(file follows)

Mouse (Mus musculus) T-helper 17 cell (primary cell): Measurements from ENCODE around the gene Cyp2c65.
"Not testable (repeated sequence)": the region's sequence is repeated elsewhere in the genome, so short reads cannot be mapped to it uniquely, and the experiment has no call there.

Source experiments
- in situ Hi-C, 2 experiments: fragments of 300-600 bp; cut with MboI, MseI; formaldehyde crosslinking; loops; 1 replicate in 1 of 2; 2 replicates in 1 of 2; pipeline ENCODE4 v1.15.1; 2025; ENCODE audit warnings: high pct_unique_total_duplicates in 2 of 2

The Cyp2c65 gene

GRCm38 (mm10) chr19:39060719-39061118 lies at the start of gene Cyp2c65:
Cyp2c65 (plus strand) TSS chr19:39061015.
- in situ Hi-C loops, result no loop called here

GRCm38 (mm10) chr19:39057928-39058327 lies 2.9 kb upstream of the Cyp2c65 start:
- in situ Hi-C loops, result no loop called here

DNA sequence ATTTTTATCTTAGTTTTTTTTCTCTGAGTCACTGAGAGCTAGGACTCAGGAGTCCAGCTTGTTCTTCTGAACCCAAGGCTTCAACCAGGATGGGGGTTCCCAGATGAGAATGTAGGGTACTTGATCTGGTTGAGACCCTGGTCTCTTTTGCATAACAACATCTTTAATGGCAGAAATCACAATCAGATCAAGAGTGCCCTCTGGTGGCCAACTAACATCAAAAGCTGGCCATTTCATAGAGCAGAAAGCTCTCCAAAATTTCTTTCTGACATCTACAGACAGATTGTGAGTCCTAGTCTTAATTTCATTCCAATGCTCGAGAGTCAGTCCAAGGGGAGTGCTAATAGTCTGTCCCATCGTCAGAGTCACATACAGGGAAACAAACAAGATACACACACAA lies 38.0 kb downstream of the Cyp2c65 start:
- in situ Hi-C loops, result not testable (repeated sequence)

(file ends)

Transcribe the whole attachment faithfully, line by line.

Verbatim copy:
Mouse (Mus musculus) T-helper 17 cell (primary cell): Measurements from ENCODE around the gene Cyp2c65.
"Not testable (repeated sequence)": the region's sequence is repeated elsewhere in the genome, so short reads cannot be mapped to it uniquely, and the experiment has no call there.

Source experiments
- in situ Hi-C, 2 experiments: fragments of 300-600 bp; cut with MboI, MseI; formaldehyde crosslinking; loops; 1 replicate in 1 of 2; 2 replicates in 1 of 2; pipeline ENCODE4 v1.15.1; 2025; ENCODE audit warnings: high pct_unique_total_duplicates in 2 of 2

The Cyp2c65 gene

GRCm38 (mm10) chr19:39060719-39061118 lies at the start of gene Cyp2c65:
Cyp2c65 (plus strand) TSS chr19:39061015.
- in situ Hi-C loops, result no loop called here

GRCm38 (mm10) chr19:39057928-39058327 lies 2.9 kb upstream of the Cyp2c65 start:
- in situ Hi-C loops, result no loop called here

DNA sequence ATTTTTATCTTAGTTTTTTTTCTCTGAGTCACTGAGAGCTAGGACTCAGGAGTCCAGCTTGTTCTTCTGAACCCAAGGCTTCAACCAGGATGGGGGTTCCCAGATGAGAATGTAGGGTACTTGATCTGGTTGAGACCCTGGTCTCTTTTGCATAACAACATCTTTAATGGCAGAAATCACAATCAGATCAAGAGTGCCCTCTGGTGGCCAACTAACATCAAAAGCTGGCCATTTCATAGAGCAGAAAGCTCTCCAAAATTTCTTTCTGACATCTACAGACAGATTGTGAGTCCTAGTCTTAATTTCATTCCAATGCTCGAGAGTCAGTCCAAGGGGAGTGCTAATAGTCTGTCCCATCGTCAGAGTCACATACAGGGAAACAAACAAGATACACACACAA lies 38.0 kb downstream of the Cyp2c65 start:
- in situ Hi-C loops, result not testable (repeated sequence)